Looking Kids in the Eye, Every Day
“Imagine a loud rap at your door at five a.m., and an unabashed woman saying, ‘Wake up, I’m driving you to school today so you stop ditching class!’”
Speaking at a memorial service in 2010, Tiffany Griego Crowe was recalling her former teacher
A pioneering African American educator and counselor in the Phoenix, Arizona, public schools from the segregated 1950s until her retirement in 2006, Fairfax got involved in the small details of her students’ lives.
“Betty believed in home visits,” says her sister, Jean Fairfax, a longtime civil rights activist. “She would spend nights, weekends, holidays going to see students in troubled areas. Her goal was to make students responsible for the preparation of their own careers, and she expected accountability from them – as well as from school and district officials.”
Fairfax was a celebrated figure in Phoenix, where she began as a science and physical education teacher at all-black Carver High School in 1950 and, after desegregation, became counselor and Dean of Students at Central High School. She earned numerous civic awards, and in 2007 the Phoenix school district named a new high school after her, the first time it had ever so honored one of its employees.
Fairfax was also a philanthropist who offered grants to encourage students to persevere. In 1987 the two Fairfax sisters promised 92 eighth-graders $1,000 for each year of college if they finished high school. They made the same commitment to the 500-strong first class at the Betty H. Fairfax High School.
And at TC, where Betty Fairfax came for additional studies in the 1940s after earning her master’s in education from Western Reserve University in Ohio, the Betty Fairfax Professional Development Fund has, since 2003, made several
hundred small grants, typically around $500 each. The grants help minority students and others cover such things as research costs and dissemination.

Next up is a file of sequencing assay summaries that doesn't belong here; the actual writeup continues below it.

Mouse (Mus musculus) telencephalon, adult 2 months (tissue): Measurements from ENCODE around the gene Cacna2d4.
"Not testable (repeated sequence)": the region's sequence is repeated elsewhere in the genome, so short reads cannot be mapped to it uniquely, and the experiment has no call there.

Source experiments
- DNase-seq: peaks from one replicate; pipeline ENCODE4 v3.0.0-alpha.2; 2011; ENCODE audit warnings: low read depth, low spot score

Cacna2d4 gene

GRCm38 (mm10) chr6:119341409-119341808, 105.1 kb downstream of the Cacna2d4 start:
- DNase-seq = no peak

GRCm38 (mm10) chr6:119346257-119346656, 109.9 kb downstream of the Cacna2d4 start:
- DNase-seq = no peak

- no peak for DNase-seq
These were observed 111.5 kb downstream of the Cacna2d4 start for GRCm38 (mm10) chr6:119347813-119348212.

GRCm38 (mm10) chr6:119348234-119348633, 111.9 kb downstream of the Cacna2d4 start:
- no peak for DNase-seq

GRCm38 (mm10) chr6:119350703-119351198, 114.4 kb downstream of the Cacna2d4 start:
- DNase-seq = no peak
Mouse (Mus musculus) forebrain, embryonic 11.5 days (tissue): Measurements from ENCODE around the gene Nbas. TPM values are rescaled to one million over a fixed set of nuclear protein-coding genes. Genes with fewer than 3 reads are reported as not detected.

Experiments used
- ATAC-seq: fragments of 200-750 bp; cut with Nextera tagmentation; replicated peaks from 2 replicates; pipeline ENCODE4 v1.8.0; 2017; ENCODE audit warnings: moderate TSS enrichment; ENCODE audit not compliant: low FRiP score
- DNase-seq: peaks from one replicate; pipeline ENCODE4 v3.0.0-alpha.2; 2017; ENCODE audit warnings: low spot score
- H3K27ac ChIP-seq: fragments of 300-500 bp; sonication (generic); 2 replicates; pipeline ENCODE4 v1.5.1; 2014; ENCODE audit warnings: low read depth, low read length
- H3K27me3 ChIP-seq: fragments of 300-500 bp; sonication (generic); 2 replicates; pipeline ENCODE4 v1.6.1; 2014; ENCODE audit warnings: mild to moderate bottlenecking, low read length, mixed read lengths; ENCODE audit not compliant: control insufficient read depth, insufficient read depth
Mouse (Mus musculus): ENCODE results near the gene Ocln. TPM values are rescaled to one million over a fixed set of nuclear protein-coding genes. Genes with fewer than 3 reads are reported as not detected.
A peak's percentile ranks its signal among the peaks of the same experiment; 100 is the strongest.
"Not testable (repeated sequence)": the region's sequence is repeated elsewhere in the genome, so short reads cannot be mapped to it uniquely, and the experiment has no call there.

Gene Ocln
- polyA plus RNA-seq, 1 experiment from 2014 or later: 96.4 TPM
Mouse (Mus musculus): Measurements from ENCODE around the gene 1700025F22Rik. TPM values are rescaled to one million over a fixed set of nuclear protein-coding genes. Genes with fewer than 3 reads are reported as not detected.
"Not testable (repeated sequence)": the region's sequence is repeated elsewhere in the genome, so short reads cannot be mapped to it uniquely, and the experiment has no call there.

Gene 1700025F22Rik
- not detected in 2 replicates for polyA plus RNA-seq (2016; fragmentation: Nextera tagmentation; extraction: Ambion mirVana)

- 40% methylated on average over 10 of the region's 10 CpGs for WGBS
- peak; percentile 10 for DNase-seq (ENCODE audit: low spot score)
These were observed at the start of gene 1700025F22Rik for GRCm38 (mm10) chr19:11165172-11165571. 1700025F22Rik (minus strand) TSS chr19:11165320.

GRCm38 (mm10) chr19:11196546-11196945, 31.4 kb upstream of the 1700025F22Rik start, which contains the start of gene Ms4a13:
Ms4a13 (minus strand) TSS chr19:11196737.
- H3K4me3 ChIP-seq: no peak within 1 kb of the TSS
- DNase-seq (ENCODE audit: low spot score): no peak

Equity in education was a life mission for both sisters, says Jean Fairfax, who spent many years as an organizer with the American Friends Service Committee and the NAACP Legal Defense Fund before moving to Arizona to live with Betty in 1985.
“I was involved in cases to dismantle state segregation of public education,” Jean Fairfax says. “But Betty was a counselor, dealing with specific students. Betty had to look the kids in the eye every day.”
In encouraging students to achieve in the face of inequity, Betty Fairfax could point to her own example. The daughter of a social worker and a Cleveland water department employee,
she excelled in high school in
the 1930s, athletically as well as academically.
At Washburn University in Kansas, she was not allowed to eat in the cafeteria with white students. She finished her undergraduate degree back in Ohio, at Kent State, and started teaching in 1940 in the Cleveland public schools. She moved to Arizona when Phoenix’s black schools recruited for teachers with master’s degrees.
By supporting the professional development of students who work on minority education issues, the Fairfax Fund at TC – initially set up as a challenge grant, with a 3-to-1 match by the college – has been doing its part to foster greater student accountability.
TC doctoral candidate Travis Bristol, who has received two Fairfax grants in the last three years, says he used one grant to cover transportation and supplies for a research project at the jail on Rikers Island, studying strategies teachers use to engage incarcerated youth and help them learn. “That experience stays with me to this day,” Bristol says. “It makes me realize the urgency of my work.”
The second grant covered part of Bristol’s costs to attend and present at the 2011 meeting of the American Educational Research Association in New Orleans, as it did for others. That’s a benefit Jean Fairfax believes is especially important. “When several TC students are able to attend these important meetings and then come back to campus fresh from that experience, it has to make a real impact on the College,” she says.
Through the fund, scores of TC students also have received some of the motivational strength that Betty Fairfax gave to so many students in Arizona over the years – a gift that she distilled in her trademark phrase: “Now make me proud!”
Published Friday, Dec. 7, 2012